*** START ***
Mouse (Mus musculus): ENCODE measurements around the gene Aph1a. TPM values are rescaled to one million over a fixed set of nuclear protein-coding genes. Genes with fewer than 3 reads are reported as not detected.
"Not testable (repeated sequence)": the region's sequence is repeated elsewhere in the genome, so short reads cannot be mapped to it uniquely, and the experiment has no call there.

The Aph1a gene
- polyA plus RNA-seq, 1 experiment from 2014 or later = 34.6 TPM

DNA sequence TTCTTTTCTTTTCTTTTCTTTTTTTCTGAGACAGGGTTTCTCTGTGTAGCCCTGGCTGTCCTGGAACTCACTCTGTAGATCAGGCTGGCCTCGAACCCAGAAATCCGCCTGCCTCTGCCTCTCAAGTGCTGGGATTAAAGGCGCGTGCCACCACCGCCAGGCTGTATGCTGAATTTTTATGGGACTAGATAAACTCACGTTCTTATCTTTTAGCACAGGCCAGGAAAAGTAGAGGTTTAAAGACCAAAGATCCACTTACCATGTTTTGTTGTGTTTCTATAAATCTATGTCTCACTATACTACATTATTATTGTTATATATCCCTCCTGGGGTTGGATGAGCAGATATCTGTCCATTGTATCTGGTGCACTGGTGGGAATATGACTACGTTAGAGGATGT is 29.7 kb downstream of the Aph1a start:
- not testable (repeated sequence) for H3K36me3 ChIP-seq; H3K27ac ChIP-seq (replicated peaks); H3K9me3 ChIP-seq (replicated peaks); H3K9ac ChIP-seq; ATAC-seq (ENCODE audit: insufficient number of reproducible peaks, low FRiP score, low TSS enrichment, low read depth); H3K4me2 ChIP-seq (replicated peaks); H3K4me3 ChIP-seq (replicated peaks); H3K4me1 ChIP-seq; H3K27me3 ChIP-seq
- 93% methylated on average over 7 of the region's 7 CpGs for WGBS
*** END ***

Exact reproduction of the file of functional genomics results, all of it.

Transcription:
Mouse (Mus musculus): ENCODE measurements around the gene Aph1a. TPM values are rescaled to one million over a fixed set of nuclear protein-coding genes. Genes with fewer than 3 reads are reported as not detected.
"Not testable (repeated sequence)": the region's sequence is repeated elsewhere in the genome, so short reads cannot be mapped to it uniquely, and the experiment has no call there.

The Aph1a gene
- polyA plus RNA-seq, 1 experiment from 2014 or later = 34.6 TPM

DNA sequence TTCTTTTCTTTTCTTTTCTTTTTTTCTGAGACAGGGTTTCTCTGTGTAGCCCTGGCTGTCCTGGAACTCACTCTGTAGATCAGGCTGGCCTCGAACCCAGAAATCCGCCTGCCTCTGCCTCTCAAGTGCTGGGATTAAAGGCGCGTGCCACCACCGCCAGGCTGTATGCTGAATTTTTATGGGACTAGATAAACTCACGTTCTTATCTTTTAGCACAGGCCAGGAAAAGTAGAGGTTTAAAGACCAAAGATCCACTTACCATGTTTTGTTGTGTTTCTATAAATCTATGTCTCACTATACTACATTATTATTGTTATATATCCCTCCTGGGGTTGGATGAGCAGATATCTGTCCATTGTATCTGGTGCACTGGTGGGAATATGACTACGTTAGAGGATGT is 29.7 kb downstream of the Aph1a start:
- not testable (repeated sequence) for H3K36me3 ChIP-seq; H3K27ac ChIP-seq (replicated peaks); H3K9me3 ChIP-seq (replicated peaks); H3K9ac ChIP-seq; ATAC-seq (ENCODE audit: insufficient number of reproducible peaks, low FRiP score, low TSS enrichment, low read depth); H3K4me2 ChIP-seq (replicated peaks); H3K4me3 ChIP-seq (replicated peaks); H3K4me1 ChIP-seq; H3K27me3 ChIP-seq
- 93% methylated on average over 7 of the region's 7 CpGs for WGBS